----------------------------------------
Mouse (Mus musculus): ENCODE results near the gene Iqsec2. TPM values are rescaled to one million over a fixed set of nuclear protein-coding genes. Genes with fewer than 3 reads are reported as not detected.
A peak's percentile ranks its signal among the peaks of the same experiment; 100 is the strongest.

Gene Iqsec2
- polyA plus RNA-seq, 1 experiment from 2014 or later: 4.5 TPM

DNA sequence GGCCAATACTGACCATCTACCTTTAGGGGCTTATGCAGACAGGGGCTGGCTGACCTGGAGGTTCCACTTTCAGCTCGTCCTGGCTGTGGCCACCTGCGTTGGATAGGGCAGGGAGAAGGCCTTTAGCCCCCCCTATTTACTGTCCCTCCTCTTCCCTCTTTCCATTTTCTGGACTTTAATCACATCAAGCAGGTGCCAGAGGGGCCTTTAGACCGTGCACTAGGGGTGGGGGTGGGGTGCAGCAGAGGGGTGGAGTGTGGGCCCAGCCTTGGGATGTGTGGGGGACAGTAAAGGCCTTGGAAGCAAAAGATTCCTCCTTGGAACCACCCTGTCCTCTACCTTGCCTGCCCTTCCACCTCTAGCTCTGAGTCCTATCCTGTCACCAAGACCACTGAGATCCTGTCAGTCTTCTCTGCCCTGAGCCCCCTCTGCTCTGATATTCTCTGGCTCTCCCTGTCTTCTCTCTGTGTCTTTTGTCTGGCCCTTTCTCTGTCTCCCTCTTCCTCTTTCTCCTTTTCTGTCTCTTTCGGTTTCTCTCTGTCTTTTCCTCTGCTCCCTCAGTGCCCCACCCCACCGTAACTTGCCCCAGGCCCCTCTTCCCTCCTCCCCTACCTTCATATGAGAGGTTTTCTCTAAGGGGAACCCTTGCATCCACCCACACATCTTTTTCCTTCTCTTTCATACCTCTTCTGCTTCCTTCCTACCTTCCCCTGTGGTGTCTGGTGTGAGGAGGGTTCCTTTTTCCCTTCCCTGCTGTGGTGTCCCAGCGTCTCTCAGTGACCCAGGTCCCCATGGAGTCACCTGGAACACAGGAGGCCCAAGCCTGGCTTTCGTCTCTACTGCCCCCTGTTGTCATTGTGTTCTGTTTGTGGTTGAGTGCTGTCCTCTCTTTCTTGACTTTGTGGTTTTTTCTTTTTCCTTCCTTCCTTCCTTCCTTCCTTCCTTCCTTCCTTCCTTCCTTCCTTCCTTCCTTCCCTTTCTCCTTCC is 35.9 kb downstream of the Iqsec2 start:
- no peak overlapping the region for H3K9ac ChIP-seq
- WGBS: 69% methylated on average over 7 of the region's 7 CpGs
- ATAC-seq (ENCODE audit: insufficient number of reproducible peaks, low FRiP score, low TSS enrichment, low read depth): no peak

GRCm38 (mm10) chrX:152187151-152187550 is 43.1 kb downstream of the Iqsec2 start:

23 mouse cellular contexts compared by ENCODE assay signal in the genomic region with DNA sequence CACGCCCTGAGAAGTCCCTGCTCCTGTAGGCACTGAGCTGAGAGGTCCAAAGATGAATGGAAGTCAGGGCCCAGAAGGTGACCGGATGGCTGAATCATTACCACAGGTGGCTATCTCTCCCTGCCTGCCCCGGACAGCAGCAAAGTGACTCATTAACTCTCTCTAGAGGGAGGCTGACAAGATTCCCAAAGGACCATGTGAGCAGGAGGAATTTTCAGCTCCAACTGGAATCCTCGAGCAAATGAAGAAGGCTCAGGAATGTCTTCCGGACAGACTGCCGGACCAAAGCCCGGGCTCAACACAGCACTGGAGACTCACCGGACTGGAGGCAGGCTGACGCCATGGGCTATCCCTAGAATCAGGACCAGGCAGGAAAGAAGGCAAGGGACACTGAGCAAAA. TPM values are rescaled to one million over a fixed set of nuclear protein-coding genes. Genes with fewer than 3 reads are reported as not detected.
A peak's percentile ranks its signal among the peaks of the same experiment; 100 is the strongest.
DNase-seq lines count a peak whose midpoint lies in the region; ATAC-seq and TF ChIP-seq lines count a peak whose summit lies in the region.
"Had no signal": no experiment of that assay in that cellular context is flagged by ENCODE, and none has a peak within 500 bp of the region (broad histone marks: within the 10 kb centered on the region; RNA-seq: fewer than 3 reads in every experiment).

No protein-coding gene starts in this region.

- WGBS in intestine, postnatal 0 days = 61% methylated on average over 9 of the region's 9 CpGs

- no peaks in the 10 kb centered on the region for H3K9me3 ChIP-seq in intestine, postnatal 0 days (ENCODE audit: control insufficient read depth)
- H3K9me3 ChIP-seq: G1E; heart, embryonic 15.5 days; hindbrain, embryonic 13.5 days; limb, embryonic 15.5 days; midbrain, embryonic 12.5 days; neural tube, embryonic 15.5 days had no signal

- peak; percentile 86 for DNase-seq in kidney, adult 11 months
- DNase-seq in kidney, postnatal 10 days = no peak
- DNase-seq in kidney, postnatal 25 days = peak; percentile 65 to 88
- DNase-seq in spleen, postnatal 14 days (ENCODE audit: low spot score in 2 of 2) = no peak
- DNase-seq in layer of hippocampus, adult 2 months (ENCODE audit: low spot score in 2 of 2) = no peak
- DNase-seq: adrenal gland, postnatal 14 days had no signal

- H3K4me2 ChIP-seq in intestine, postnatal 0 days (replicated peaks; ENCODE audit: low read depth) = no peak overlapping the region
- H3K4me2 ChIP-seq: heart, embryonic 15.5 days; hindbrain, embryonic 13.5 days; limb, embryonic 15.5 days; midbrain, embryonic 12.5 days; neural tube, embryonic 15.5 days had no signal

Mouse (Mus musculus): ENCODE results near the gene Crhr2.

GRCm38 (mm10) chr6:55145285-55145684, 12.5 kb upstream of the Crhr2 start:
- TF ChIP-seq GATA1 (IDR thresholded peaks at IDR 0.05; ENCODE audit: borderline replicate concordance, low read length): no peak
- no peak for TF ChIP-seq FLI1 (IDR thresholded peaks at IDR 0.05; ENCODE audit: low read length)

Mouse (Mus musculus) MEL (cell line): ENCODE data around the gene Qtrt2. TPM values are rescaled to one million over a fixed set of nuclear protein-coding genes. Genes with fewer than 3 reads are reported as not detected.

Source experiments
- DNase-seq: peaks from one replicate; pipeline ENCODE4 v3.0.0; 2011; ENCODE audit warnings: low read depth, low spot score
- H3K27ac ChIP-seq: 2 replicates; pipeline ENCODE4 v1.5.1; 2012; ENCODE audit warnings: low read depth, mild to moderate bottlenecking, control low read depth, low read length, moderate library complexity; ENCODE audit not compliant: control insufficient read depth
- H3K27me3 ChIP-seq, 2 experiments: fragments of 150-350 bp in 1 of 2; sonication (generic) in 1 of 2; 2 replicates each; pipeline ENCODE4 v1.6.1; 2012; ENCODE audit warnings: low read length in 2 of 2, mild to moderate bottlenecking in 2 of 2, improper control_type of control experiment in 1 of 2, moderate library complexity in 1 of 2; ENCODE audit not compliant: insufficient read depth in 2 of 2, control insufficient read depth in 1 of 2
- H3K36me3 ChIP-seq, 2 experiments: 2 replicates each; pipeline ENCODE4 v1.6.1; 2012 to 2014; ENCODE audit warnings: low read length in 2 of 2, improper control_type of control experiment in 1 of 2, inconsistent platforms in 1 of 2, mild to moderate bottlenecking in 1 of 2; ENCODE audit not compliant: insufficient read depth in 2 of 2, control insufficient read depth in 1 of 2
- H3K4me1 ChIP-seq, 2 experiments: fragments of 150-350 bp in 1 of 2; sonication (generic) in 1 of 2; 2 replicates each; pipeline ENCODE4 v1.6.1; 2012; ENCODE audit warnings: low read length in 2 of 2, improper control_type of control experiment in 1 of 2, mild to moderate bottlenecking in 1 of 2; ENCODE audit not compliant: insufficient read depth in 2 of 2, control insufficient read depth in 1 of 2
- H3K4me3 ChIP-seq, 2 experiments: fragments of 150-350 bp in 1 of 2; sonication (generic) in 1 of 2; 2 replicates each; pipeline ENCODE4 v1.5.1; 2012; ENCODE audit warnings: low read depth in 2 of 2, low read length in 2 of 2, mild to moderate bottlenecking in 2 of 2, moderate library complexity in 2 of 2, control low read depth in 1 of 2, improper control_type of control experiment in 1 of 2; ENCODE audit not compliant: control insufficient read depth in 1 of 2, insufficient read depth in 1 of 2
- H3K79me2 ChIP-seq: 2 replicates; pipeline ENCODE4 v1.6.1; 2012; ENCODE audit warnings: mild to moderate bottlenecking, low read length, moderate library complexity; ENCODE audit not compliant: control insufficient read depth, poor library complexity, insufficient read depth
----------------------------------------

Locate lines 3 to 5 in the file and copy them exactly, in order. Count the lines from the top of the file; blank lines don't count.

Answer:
Gene Iqsec2
- polyA plus RNA-seq, 1 experiment from 2014 or later: 4.5 TPM

DNA sequence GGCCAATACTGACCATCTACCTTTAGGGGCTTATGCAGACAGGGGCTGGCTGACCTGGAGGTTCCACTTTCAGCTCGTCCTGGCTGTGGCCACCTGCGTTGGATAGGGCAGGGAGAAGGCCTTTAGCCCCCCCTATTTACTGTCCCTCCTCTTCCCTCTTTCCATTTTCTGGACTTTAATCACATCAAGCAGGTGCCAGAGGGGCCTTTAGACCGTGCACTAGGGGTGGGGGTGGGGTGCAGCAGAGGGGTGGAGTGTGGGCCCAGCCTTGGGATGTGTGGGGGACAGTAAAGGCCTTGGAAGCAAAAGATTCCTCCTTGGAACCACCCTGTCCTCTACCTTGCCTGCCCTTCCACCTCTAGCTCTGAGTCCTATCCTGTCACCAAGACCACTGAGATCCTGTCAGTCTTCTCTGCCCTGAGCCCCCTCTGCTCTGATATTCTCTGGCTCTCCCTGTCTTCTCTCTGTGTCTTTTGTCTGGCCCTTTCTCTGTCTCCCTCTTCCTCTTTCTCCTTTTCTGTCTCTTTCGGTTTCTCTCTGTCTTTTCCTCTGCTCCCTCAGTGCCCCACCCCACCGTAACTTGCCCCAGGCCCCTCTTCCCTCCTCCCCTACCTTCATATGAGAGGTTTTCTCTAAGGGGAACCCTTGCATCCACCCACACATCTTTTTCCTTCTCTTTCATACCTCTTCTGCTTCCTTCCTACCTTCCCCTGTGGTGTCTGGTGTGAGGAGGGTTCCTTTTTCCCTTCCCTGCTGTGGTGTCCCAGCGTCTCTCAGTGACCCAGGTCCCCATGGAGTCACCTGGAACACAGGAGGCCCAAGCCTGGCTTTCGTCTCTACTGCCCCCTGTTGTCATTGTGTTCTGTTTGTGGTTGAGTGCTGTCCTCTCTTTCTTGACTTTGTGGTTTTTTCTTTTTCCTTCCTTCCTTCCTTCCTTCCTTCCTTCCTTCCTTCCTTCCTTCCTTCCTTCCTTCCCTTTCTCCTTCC is 35.9 kb downstream of the Iqsec2 start: